Dance review: May I Speak About Dance?, Summerhall

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Watching Boaz Barkan perform is a bit like hearing a friend talk about a great party they attended but you didn’t.

May I Speak About Dance?, Summerhall (Venue 26) ***

It’s engaging, fun to hear about, but leaves you wishing you’d experienced the real thing.

Israeli-born, Copenhagen-based choreographer Barkan is a mine of information about dance history. He sits on a chair chatting amiably about French choreographer Jerome Bel and American post-modern dance artist Yvonne Rainer, both known for their experimentation and rejection of mainstream dance culture.

But it’s his passion for the late Japanese performance artist Tatsumi Hijikata that really lights Barkan up. One of the founding fathers of Butoh, Hijikata caused quite a stir in the 1960s, particularly with his 1968 work Revolt of the Flesh, which Barkan partially re-creates here with the help of silent on-stage partner, Jørgen Callesen.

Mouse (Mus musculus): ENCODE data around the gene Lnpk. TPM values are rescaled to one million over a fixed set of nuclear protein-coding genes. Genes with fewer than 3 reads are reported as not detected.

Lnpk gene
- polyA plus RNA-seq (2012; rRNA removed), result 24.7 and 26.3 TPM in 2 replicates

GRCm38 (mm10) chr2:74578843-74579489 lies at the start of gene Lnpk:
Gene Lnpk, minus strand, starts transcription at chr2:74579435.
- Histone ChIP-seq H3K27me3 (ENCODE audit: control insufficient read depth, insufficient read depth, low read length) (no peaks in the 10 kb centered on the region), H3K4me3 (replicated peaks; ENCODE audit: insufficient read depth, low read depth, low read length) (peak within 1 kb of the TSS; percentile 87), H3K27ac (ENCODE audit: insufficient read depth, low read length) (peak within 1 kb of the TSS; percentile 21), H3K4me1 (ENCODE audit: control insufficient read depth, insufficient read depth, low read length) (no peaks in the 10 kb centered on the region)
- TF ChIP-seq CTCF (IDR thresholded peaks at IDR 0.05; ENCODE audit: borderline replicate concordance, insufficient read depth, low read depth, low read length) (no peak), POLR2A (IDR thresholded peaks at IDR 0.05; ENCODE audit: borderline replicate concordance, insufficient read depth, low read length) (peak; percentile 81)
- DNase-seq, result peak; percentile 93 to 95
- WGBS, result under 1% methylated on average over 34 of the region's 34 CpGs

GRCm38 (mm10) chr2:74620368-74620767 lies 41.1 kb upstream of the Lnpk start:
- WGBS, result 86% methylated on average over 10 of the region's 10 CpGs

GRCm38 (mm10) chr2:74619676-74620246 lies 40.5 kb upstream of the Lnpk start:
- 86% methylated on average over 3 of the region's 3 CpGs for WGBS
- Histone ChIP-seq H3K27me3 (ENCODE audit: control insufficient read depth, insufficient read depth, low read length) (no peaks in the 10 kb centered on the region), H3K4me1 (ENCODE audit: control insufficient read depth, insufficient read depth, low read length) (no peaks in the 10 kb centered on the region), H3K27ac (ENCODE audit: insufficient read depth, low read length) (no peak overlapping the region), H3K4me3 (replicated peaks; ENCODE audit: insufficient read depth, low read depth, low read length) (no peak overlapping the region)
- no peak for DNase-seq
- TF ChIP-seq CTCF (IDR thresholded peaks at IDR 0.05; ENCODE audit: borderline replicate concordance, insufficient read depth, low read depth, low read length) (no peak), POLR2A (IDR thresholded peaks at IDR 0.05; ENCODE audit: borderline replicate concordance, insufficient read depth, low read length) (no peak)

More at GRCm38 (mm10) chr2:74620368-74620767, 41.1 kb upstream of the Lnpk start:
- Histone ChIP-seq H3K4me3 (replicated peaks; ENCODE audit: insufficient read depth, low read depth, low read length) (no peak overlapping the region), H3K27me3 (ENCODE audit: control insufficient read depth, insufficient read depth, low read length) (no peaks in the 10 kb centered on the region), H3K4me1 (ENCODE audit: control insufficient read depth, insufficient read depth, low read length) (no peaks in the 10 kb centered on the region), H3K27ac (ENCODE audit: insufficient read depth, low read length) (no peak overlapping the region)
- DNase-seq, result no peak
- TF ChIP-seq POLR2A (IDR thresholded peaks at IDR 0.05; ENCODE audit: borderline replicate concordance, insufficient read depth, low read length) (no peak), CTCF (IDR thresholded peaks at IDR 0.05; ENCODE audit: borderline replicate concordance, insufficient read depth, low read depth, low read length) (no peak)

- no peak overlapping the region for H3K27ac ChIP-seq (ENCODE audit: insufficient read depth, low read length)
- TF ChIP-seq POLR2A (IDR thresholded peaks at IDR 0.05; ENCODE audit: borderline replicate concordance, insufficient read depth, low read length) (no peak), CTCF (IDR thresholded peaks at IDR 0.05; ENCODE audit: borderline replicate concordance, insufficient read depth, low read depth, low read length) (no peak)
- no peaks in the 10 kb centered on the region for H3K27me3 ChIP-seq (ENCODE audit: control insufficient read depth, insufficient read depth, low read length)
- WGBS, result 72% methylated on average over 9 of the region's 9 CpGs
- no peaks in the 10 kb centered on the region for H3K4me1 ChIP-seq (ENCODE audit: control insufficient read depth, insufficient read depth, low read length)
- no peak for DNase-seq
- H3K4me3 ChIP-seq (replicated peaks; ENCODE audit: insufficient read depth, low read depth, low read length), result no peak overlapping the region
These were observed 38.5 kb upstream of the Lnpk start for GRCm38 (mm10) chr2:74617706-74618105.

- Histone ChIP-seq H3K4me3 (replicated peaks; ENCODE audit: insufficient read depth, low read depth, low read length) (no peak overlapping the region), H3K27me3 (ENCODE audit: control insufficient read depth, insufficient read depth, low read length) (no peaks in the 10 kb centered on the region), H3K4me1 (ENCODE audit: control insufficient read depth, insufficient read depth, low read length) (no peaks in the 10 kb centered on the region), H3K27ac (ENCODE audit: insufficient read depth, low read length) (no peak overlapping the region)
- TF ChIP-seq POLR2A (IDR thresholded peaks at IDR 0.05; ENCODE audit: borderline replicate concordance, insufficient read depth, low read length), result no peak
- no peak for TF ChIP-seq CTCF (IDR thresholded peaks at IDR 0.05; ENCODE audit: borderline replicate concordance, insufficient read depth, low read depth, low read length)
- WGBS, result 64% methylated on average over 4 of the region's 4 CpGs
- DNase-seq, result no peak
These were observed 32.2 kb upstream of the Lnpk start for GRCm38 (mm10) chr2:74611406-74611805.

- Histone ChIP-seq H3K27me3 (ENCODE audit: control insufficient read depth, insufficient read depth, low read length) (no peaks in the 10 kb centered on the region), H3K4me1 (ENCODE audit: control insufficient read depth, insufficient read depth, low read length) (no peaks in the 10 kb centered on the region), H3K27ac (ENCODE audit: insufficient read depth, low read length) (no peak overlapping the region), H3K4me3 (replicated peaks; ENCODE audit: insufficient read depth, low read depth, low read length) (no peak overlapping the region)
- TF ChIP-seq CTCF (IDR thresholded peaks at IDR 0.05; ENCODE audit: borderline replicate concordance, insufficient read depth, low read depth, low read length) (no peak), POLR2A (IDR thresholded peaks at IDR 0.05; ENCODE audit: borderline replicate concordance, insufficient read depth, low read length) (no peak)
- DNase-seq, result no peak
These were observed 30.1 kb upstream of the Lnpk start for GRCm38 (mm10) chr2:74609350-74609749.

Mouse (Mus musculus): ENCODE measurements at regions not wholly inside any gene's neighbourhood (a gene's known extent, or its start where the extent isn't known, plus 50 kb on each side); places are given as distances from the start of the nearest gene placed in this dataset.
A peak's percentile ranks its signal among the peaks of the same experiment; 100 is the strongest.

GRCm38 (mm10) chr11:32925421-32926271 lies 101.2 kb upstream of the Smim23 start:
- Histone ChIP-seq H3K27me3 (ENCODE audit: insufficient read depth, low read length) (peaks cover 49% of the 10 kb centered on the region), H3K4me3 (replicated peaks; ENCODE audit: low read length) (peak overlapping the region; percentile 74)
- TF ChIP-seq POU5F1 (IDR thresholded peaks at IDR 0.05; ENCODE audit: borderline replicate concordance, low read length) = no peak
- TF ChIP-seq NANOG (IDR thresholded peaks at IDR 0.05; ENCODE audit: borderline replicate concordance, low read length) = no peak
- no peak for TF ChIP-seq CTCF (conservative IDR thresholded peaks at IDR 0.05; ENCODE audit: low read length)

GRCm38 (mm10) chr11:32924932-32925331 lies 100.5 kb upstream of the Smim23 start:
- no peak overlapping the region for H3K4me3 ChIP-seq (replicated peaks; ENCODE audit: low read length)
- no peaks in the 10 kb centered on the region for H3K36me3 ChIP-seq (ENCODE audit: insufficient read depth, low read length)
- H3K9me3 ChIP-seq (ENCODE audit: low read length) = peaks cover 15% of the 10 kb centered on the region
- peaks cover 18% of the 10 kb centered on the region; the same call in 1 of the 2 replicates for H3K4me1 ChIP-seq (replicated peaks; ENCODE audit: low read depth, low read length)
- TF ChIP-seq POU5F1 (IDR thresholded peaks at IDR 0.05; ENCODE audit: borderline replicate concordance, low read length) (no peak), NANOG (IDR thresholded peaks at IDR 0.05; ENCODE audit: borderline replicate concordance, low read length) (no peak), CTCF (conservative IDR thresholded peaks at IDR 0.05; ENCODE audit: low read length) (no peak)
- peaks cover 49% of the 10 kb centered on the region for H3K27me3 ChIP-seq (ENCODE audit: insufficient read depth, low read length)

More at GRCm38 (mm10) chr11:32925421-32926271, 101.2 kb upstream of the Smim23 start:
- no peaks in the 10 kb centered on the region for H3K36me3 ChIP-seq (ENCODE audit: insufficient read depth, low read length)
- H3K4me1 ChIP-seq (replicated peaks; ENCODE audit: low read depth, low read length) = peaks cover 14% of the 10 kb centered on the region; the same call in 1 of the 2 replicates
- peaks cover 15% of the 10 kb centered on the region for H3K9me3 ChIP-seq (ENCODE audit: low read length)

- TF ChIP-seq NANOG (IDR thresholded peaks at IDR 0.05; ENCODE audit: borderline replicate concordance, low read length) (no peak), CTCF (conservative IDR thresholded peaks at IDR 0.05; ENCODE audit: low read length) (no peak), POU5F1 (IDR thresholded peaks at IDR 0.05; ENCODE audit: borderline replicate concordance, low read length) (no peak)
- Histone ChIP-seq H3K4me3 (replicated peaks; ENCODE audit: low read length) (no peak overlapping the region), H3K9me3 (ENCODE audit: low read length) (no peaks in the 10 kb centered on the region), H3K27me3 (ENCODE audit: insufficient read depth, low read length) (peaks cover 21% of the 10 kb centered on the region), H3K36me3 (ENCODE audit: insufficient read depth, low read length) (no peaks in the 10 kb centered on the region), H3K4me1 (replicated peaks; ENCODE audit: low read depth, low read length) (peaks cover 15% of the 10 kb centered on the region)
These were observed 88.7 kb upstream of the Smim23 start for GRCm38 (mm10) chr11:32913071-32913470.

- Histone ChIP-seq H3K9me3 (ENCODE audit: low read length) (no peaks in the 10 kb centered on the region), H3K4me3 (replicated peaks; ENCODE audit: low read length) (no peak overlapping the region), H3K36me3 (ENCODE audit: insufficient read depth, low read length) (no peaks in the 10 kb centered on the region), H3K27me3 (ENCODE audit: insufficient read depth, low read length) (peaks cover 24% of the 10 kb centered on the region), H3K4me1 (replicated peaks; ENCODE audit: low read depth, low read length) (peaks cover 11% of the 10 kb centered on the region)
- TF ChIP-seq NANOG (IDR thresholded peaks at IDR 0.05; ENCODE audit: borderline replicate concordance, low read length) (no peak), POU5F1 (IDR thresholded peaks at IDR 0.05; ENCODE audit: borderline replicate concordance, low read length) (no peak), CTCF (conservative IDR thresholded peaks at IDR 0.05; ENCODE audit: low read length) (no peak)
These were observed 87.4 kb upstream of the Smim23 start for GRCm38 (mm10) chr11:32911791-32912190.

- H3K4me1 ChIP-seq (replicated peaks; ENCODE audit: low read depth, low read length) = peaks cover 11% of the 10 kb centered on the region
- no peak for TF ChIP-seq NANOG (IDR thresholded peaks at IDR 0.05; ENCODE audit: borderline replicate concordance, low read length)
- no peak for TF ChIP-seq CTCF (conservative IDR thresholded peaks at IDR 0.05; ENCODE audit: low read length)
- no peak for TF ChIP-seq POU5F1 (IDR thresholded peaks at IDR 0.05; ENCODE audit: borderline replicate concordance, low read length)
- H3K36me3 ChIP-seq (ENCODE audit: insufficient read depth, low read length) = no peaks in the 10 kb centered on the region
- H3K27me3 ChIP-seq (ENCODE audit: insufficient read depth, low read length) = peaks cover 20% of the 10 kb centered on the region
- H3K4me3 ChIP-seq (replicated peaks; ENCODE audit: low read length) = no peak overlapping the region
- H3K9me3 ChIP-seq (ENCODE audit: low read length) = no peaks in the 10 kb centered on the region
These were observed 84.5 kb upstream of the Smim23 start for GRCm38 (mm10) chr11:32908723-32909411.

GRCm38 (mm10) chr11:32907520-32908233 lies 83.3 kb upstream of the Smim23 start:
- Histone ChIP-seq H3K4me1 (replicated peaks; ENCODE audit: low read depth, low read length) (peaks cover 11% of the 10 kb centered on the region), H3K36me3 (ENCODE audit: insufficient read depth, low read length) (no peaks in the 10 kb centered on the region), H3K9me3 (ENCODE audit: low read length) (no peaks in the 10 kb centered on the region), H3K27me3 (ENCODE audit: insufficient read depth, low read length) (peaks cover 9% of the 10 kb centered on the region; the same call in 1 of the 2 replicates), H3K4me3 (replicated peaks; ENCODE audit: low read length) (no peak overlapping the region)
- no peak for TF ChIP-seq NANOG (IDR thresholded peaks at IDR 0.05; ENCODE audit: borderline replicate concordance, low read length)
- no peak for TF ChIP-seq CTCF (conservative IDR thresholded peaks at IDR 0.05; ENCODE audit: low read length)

• READ MORE: Dance interview: Akram Khan on Xenos, his WWI-inspired show for the Edinburgh International Festival

As Callesen moves, slowly, deliberately in the Butoh style, Barkan delivers a running (rather disparaging) commentary from the audience. What does it mean? What are the references? With a handful of Post-it notes, he attempts to clarify both. For those with a prior knowledge of dance and the wider culture that influences it, May I Speak About Dance? is witty, diverting and educational. For those without, finding a hook may prove challenging.

• Until 12 August, 7:20pm